I’m happiest that this trip lit the political activist fire within me. I’m learning politician names, parties, districts. I’m paying attention to their words vs. their actions. I will say I’ve already been disappointed my one of the Iowa politicians I met. The words he spoke and the character he portrayed DO NOT match up with his recent actions. I was sad this happened, but it has led me to take some additional steps to stay informed, hold these people accountable, and take action in getting others to VOTE people like him out.
I’ll share a couple of the additional steps I’ve taken so far before closing:
“It’s about building a life you don’t need to regularly escape from. It’s about truly living the way you want, not what’s expected of you. There’s a difference between enjoying life and escaping life. Build a life you want to BE in.”
Yes, yes, yes, a thousand times, YES! Although salt baths and chocolate cake can be part of the life you want to BE in – we shouldn’t depend on them to act as periodic band aids for “getting through” life.
The phrase “self-care” has been thrown around a lot lately. Including by yours truly. I think it’s extremely important. I also think it’s extremely complex.
Self-care is so personal to each of us. Many times it is marketed to us as one-stop-shop remedies like salt baths and chocolate cake, when really, it is deeper than that. Or should be deeper than that.
We normally cry, “I need time for self-care!” when we’ve reached our limit, something has pushed us too far – when we need to escape. Not always, but many times. And in my opinion, true self-care means diving deep, feeling those things I don’t necessarily want to feel, and figuring out how to fix or change the root of why I’m feeling that way. Going through instead of around. Pinpointing the reason why I’m trying to escape the situation or thoughts while in my salt bath eating chocolate cake (or truly, drinking wine or a Coors Light…I’m real classy).
This is tough though. Really tough. Mainly because it’s not where our mind goes first. To feel or “sit with” uncomfortable feelings. But you know what, that’s where the good stuff lies. So we have to start training ourselves to feel life. The good right alongside the bad. Listen to it. Ask ourselves the difficult questions. And then do the work to build that life we don’t want to escape from.
In order to continue building a life I’m proud of, I’ve been trying to dig into the tough stuff more and more lately, especially regarding the things in my life that will most likely be there forever. The constants. The things that make me cry, “Tap the brakes. I need time for self-care!” A few that have bugged me for years, continue to bother me to this day, and will fester within me for the rest of my life if I don’t do the uncomfortable work of figuring out why, and then how to come to terms with them. They are things I can’t bow out of – so how do I repair and prepare myself to see these out of my control situations in a way that fits into my big picture?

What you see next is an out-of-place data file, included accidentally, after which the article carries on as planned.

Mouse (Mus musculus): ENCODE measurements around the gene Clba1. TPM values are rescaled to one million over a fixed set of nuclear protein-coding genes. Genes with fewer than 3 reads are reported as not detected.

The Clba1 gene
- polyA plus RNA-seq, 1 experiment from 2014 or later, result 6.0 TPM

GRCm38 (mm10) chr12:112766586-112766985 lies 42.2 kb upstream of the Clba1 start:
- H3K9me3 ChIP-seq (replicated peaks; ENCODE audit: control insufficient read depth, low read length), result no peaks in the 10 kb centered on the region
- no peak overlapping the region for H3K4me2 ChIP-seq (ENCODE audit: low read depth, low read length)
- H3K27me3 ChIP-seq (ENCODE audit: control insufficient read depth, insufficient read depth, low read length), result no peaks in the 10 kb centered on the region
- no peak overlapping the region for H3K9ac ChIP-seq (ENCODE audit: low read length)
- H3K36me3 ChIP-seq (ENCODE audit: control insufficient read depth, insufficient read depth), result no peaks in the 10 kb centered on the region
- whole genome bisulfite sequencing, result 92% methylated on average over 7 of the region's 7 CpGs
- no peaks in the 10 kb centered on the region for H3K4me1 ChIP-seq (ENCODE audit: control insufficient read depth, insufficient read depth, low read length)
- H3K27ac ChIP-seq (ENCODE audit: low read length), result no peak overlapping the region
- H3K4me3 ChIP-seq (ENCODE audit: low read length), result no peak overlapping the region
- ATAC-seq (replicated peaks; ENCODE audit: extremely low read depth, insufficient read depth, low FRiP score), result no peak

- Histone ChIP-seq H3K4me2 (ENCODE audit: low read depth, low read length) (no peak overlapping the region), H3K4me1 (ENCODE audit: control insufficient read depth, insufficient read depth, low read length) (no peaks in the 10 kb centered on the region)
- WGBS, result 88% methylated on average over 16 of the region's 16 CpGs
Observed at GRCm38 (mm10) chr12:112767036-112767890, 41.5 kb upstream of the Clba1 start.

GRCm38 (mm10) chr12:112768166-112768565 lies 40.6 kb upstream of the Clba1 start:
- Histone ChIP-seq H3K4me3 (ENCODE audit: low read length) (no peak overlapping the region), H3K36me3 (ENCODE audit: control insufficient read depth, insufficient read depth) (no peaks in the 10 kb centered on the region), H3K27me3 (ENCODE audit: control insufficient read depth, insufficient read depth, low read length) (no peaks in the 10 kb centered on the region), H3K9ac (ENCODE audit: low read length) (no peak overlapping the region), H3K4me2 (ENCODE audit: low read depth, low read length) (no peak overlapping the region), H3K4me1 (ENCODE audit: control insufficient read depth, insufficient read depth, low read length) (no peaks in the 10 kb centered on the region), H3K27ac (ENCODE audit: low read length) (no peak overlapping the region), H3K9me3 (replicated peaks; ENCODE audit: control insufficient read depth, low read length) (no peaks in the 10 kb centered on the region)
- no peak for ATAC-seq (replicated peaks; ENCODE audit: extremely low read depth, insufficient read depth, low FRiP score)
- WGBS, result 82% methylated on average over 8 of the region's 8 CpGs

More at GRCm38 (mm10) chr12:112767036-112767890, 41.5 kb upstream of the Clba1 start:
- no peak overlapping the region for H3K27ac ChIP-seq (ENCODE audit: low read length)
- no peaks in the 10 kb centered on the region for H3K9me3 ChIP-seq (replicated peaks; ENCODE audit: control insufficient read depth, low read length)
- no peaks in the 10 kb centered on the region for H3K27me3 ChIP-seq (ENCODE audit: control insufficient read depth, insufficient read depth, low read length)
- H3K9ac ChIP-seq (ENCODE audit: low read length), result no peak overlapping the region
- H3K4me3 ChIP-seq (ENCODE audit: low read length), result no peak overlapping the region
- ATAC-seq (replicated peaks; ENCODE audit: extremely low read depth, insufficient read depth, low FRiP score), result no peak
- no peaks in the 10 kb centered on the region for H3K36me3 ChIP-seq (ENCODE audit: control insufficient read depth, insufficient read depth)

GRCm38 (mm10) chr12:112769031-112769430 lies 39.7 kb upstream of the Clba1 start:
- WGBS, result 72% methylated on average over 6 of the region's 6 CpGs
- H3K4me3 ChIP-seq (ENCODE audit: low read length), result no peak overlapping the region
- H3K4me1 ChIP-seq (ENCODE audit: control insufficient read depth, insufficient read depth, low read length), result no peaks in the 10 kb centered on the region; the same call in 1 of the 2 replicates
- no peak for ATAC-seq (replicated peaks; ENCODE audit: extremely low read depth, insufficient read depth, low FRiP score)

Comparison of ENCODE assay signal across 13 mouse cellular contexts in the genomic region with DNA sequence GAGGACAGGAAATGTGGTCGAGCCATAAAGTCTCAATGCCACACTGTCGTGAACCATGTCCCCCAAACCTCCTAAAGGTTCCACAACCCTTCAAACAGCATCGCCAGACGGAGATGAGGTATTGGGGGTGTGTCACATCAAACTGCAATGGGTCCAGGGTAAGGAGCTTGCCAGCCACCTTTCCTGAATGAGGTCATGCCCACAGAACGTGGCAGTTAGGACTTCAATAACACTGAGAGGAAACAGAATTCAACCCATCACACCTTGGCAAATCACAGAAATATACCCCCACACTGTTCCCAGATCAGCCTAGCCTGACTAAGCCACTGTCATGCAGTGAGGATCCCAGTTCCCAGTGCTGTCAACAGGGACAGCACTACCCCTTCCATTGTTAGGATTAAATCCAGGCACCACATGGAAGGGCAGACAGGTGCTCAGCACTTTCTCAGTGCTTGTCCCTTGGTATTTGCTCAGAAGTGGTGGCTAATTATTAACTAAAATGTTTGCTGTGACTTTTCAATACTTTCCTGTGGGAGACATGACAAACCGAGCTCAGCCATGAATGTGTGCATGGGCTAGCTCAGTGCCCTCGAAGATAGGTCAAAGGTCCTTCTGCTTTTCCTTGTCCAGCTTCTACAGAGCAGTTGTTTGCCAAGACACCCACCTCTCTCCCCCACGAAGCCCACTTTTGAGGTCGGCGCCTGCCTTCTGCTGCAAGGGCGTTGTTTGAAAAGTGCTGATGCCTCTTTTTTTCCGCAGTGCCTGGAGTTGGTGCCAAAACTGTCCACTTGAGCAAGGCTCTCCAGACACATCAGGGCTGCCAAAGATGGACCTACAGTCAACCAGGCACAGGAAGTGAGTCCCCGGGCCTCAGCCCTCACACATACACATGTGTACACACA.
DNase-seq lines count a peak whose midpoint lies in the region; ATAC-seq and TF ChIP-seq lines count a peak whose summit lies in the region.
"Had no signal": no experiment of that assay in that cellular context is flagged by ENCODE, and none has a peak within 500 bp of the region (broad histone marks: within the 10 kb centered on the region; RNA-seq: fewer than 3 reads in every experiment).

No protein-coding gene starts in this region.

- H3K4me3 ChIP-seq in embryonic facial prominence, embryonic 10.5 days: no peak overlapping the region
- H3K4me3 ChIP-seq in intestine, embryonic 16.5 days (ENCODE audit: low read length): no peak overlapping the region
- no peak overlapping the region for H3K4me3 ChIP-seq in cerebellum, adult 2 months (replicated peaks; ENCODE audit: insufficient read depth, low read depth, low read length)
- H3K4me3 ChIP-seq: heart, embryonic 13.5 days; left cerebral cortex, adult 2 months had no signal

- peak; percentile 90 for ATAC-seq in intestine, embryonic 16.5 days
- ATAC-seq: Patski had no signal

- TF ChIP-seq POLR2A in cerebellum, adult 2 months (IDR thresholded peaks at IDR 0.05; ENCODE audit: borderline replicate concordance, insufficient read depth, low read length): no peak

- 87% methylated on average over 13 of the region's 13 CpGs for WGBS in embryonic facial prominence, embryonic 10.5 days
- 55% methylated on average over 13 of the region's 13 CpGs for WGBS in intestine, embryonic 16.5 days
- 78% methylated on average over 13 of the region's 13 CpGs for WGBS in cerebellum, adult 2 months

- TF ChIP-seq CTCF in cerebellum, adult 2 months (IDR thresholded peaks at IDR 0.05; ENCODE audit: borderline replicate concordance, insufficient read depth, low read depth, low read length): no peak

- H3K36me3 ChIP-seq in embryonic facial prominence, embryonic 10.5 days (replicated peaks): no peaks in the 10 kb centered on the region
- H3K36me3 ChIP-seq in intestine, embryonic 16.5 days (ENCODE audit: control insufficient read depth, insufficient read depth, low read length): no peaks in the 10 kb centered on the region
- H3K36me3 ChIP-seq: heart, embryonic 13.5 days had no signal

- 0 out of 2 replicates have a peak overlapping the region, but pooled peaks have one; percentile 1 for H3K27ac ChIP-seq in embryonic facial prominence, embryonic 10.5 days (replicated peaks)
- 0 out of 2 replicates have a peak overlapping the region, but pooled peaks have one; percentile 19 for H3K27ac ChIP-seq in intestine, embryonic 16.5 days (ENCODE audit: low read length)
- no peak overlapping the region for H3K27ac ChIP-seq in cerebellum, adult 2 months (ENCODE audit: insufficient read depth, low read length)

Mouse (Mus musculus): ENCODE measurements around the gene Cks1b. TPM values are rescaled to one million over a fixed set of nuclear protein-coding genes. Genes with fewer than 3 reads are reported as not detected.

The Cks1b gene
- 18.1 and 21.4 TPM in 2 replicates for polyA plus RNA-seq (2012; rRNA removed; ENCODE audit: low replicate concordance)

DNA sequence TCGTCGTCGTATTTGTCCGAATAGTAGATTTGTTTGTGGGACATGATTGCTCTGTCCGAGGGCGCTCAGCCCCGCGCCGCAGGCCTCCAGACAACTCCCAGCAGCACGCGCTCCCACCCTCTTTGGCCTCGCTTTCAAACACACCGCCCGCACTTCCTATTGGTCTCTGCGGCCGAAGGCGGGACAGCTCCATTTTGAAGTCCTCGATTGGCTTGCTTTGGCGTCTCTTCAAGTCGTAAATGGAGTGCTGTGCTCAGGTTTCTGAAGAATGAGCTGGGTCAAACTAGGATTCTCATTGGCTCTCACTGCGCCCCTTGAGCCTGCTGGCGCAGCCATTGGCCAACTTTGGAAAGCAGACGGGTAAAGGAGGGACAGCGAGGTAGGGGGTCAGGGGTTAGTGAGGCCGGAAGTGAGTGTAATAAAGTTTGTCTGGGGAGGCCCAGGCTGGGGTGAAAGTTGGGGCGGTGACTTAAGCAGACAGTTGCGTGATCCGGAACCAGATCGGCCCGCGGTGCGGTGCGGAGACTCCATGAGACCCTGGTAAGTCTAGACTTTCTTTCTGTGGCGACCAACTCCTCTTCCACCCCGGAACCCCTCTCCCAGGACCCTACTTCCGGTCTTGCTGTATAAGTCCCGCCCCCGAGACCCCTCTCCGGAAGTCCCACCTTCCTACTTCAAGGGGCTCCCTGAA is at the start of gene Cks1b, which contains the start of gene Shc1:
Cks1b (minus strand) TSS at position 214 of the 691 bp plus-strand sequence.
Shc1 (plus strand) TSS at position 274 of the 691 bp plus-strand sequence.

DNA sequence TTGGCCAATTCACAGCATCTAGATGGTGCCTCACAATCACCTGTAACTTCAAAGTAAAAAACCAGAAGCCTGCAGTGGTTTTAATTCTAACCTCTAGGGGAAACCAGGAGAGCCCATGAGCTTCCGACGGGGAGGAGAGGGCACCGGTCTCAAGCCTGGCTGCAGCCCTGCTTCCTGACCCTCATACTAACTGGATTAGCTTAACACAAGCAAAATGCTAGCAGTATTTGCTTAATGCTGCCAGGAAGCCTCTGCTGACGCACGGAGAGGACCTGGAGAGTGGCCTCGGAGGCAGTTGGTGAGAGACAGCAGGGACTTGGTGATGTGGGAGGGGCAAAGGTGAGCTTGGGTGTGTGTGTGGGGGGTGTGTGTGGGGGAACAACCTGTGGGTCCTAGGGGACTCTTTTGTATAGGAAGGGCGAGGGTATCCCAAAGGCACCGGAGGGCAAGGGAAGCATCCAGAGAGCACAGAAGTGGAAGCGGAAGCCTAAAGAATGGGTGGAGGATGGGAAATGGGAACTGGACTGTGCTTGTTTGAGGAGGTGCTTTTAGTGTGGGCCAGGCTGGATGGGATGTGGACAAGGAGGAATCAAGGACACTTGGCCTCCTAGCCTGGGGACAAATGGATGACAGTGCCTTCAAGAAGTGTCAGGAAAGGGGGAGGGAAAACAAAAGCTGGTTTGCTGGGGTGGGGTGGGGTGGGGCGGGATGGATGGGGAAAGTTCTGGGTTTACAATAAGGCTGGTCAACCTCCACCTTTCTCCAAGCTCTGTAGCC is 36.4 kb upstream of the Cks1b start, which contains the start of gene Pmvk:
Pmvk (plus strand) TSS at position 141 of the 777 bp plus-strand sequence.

This leads me into my other thought about a big part of self-care being what we tell ourselves. Perspective. If we can’t fix or change something, how can we look at it differently so that it doesn’t send us running for the hills? What can we say to ourselves to make the situation feel OK? Make ourselves feel OK? Allow it to exist inside our life peacefully vs. trying to escape from it every time it presents itself? Using perspective to protect ourselves in a way that allows us to reshape the “unsavory” parts of our journey into something that doesn’t necessarily fill us up in a genuine way, but doesn’t drain us either.
I think to do this takes consistent practice and strength. But ultimately, this type of internal work is the best type of self-care you can give yourself. It’s yours to protect. You can’t allow external forces to have a voice. You have to be fiercely persistent.
Make the baths and cake – or exercise, oils, movies, travel, animals, nature, whatever your heart desires – part of the life you want to be in, just don’t use them as crutches to help you hobble away from or around the real life stuff that is at hand.
Make it right with your soul. Self-care at the soul level. Soul-care. Get your soul-care on!
I’ve been feeling a little exhausted by personal development lately. I read the books, the quotes, the encouraging posts every day. I reflect, I practice, I preach as often as I can. I celebrate victories and try learning from setbacks. Yada, yada.
Like many others, I’m always working towards the “best version of myself.” That’s the whole point of personal development, right? But I never feel like I get there. And I beat myself up for that. I tell myself that “next time will be better.”
But what if it’s not? How can I come to terms with that?
I’m really struggling to find a balance between who I am now and the “better” me. I can’t seem to make myself believe that I am loved as I am now, before the “better.” And if I continue to think that way, I fear that I’ll never truly internalize the love I KNOW I am SURROUNDED by. Taking it for granted in a way, which is something I am terrified of.
My personal development is, and I feel always will be, quite a roller coaster. When my anxiety and depression subside, I excel. Connections are made, joy is felt, creativity radiates. When they appear, they take me down. Negative self-talk creeps in, isolation is in full force, physically I run on empty. One step forward, two steps back. A painful dance I’ve been forced to learn the steps to.
In either state, I leave interactions and experiences saying to myself, “Next time will be better.” Every single time.I feel that if I tripped over my words, acted awkwardly, didn’t say or do the right thing – I’ve lost any love that existed in that moment. Without fail. Like the love that was present before or in that moment disappeared the moment I felt I wasn’t “better.” For a woman who preaches presence and joy in the moment, this isn’t a very healthy way to think.